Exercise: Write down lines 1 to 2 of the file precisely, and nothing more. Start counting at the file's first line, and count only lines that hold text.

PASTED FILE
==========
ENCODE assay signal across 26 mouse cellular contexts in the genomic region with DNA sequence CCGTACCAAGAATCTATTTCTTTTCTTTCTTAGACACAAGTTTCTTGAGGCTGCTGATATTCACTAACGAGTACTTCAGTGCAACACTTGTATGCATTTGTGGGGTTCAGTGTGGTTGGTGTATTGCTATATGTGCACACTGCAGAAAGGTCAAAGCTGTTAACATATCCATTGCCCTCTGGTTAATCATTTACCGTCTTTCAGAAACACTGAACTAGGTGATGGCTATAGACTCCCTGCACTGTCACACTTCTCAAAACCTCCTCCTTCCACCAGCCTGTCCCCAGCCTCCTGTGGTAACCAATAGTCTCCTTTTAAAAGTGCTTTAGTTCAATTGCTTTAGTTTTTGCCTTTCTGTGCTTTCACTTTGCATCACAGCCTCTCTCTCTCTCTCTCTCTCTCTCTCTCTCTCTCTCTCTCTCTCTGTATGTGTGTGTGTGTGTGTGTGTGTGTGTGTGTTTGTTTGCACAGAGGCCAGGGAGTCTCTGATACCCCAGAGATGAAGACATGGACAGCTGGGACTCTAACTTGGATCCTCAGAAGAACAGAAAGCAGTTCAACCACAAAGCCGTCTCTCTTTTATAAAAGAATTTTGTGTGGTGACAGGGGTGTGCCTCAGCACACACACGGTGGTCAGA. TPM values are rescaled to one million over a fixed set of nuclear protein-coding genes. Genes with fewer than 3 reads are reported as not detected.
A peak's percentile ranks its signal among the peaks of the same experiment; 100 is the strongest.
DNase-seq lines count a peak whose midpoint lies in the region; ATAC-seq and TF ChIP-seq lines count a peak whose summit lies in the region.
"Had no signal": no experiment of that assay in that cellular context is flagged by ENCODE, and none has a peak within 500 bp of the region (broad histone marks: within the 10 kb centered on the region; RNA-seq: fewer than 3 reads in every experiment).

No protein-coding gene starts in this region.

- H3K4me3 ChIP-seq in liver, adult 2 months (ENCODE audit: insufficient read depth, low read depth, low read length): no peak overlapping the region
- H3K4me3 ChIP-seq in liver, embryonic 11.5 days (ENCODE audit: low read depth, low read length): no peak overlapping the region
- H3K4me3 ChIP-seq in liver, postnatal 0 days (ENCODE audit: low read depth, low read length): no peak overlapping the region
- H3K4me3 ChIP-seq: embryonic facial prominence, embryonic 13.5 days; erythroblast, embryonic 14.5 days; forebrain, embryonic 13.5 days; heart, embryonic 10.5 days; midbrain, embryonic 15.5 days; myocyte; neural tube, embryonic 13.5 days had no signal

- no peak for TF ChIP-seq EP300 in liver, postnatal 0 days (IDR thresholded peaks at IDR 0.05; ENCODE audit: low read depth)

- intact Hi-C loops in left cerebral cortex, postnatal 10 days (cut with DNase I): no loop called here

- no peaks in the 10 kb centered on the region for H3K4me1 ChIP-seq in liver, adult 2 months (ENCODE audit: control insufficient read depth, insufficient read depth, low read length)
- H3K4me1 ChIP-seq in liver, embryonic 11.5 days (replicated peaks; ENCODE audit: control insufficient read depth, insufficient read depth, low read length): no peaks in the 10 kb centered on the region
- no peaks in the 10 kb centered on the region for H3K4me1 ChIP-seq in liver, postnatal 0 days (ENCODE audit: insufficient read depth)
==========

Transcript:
ENCODE assay signal across 26 mouse cellular contexts in the genomic region with DNA sequence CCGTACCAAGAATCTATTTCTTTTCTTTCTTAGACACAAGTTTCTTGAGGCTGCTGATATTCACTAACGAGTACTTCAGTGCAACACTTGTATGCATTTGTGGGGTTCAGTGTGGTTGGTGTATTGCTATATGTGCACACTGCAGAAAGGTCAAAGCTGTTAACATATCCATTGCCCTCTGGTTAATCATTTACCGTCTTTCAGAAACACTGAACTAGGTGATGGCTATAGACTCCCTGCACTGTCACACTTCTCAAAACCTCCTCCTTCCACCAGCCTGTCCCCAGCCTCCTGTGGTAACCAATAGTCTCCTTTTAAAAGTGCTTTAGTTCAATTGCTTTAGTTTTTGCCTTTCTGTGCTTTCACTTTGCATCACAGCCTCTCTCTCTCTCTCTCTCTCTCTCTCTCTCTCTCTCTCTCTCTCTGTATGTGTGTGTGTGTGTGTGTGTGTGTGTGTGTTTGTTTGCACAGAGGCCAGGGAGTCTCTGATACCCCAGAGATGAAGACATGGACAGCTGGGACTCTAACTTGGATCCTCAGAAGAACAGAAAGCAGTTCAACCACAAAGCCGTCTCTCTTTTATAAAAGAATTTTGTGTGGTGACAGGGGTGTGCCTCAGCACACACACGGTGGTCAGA. TPM values are rescaled to one million over a fixed set of nuclear protein-coding genes. Genes with fewer than 3 reads are reported as not detected.
A peak's percentile ranks its signal among the peaks of the same experiment; 100 is the strongest.